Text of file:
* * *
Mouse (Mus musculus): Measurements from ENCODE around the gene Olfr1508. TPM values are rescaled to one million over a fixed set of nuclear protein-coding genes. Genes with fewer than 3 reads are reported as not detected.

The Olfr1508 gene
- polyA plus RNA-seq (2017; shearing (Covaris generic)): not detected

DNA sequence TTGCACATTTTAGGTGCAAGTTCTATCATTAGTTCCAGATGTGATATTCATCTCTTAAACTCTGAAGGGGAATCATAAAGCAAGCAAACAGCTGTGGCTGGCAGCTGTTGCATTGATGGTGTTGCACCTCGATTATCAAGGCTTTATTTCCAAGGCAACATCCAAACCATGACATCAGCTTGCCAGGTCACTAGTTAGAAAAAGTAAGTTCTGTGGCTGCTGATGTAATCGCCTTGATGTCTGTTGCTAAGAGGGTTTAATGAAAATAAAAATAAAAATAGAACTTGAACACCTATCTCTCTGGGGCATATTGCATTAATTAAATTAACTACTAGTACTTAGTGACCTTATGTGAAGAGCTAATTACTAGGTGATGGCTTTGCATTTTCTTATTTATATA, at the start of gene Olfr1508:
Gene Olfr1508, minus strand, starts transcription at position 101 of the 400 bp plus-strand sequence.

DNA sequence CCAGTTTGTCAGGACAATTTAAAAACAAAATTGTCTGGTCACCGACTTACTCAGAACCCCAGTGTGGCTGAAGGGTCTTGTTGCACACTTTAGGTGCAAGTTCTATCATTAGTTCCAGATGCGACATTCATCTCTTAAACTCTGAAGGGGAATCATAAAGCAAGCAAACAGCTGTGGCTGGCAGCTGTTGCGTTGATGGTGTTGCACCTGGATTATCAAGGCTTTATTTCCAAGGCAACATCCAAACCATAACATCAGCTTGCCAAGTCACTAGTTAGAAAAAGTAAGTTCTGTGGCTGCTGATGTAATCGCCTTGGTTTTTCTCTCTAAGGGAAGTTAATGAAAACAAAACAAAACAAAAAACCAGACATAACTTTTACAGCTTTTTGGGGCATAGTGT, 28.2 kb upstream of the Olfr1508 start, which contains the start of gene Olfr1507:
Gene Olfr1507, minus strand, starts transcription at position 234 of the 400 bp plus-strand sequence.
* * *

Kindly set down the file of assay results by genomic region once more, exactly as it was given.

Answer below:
Mouse (Mus musculus): Measurements from ENCODE around the gene Olfr1508. TPM values are rescaled to one million over a fixed set of nuclear protein-coding genes. Genes with fewer than 3 reads are reported as not detected.

The Olfr1508 gene
- polyA plus RNA-seq (2017; shearing (Covaris generic)): not detected

DNA sequence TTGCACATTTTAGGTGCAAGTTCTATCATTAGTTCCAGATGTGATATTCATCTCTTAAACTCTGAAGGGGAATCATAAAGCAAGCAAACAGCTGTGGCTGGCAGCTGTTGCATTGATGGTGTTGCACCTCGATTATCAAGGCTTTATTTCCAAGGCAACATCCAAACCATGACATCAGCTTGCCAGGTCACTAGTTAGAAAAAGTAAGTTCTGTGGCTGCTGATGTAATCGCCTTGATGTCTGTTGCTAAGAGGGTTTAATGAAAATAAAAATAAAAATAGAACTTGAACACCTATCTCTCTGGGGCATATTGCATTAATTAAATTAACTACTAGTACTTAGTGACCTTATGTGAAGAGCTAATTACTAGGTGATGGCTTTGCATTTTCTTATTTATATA, at the start of gene Olfr1508:
Gene Olfr1508, minus strand, starts transcription at position 101 of the 400 bp plus-strand sequence.

DNA sequence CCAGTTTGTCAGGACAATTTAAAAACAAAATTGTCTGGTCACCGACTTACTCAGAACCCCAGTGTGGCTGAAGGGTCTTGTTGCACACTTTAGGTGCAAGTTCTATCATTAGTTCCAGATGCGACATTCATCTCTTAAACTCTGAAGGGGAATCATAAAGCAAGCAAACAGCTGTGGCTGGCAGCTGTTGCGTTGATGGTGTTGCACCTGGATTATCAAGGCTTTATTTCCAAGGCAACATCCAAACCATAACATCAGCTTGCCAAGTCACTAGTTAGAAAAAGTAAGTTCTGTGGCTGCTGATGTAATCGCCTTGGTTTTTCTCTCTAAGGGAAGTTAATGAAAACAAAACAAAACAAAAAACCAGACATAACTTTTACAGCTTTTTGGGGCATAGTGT, 28.2 kb upstream of the Olfr1508 start, which contains the start of gene Olfr1507:
Gene Olfr1507, minus strand, starts transcription at position 234 of the 400 bp plus-strand sequence.